All but one (the Bitwise ETP) of the applications published in the Register refer to “The Spot BTC SSA” as a service provided by Coinbase as a means to address issues of Market Manipulation. As part of the SSA, Coinbase must share information about market trading activity, clearing activity, and customer identity. Coinbase is the top cryptocurrency exchange servicing BTC/USD spot trade volume in the U.S. which was the reason for its selection to provide this service for the ETF filings. While logical for the ETF filings, Coinbase hasn’t been in the SEC’s good books of late.
It is unclear how an SEC acceptance of Coinbase as a method of dealing with market manipulation might color the agency’s view of its claims against Coinbase of operating an unregistered securities exchange, but the US government has never let an SEC suit against Coinbase stop it from using the company to prop up their processes (to sell seized BTC).
The publication of the applications in the Federal Register now opens a 21-day public consultation and comment period. The SEC has an initial window of 45 days to issue an approval or denial of the applications, but may extend the review process and deadline for as long as 240 days. Ultimately a decision must be published sometime between early August of this year and spring (Q1?) of 2024.
Will we have an early thaw with TradFi Bitcoin ETF approvals leading the way, or will Gary see his shadow and give us 30 more weeks of Crypto Winter? we are so back, WGMI, and so on…
Get that sh*t out of here…
The United Kingdom’s Economic Secretary to the Treasury Andrew Griffith has roundly rejected a proposal by the House of Commons Treasury Committee to regulate retail cryptocurrency trading in the same manner as gambling. A panel of UK lawmakers put forth this proposal by concluding gambling and crypto investments entail the same risk and regulatory outcome.
In a firm rejection, Secretary Griffith disagreed with the committee’s position that unbacked crypto assets are better regulated as gambling activity, rather than as a financial service. The UK government’s response also highlighted the potential conflict such a proposal would have with globally accepted recommendations from international organizations and other major jurisdictions including the EU, in addition to the regulatory uncertainty it could create with regard to overlapping mandates between financial regulators and the UK’s Gambling Commission.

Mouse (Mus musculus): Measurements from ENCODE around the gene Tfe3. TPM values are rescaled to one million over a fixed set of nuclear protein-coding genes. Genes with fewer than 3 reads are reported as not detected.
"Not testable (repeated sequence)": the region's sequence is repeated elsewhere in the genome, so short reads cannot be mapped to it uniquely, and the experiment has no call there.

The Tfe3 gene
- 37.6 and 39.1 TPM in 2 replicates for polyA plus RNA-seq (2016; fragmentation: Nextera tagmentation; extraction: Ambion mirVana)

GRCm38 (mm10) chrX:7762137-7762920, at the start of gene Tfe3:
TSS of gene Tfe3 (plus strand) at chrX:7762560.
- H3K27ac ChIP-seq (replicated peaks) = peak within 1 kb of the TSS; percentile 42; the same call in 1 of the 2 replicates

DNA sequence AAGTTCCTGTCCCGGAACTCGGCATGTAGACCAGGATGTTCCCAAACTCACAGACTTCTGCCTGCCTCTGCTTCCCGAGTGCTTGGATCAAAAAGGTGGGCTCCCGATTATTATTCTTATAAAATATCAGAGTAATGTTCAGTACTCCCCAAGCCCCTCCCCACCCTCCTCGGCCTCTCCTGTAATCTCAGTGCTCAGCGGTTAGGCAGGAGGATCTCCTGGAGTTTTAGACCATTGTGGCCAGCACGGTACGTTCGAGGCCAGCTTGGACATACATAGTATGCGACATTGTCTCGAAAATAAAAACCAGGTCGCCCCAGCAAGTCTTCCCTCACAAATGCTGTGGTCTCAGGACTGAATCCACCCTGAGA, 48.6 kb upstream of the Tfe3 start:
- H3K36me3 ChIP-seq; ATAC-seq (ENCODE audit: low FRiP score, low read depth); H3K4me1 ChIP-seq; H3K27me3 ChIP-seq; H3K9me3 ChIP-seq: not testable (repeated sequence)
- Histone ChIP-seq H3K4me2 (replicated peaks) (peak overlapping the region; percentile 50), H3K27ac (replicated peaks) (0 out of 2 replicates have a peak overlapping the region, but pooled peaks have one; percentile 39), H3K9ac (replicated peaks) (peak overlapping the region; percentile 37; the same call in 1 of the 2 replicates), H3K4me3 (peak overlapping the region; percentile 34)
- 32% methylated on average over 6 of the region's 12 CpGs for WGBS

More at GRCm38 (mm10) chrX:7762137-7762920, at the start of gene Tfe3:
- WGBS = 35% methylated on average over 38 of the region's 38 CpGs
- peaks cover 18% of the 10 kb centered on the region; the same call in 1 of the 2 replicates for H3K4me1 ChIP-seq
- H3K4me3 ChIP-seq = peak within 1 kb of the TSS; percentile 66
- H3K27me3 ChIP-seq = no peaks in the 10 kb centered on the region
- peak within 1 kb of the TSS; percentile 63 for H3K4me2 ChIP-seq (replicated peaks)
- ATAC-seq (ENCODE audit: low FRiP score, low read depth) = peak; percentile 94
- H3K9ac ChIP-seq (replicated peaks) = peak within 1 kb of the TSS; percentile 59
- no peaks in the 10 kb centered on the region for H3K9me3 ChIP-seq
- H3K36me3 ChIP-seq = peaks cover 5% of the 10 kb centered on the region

Moreover, the government has already issued potential cryptocurrency legislation which could take effect by late 2023. The proposed legislation looks to provide uniform standards by which compliant cryptocurrency firms can operate within the UK.
House Committee on Agriculture (???) announces Financial Innovation and Technology for the 21st Century Act 💸🌳
Who says money doesn’t grown on trees?
Representatives Glenn "GT" Thompson, French Hill, and Dusty Johnson, chairing various subcommittees within the House Committee on Agriculture, have introduced H.R. 4763, the Financial Innovation and Technology for the 21st Century Act, a landmark piece of legislation aimed at building a comprehensive regulatory framework for the digital asset space. Other contributors to the Act include Representatives Tom Emmer and Warren Davidson.
U.S. Representatives Glenn Thompson, French Hill, and Dusty Johnson have introduced a legislative bill, the Financial Innovation and Technology for the 21st Century Act, H.R. 4763.
This Act aims to establish a comprehensive regulatory framework for the digital asset space, promoting innovation and providing robust consumer protections.
The Act addresses existing authority gaps and was created in collaboration with stakeholders and market participants to enhance U.S. leadership in financial and technological innovation.
The legislation seeks to bring clarity to the currently uncertain regulatory environment surrounding digital assets by laying out clear operational principles and giving both the CFTC and SEC regulatory authority.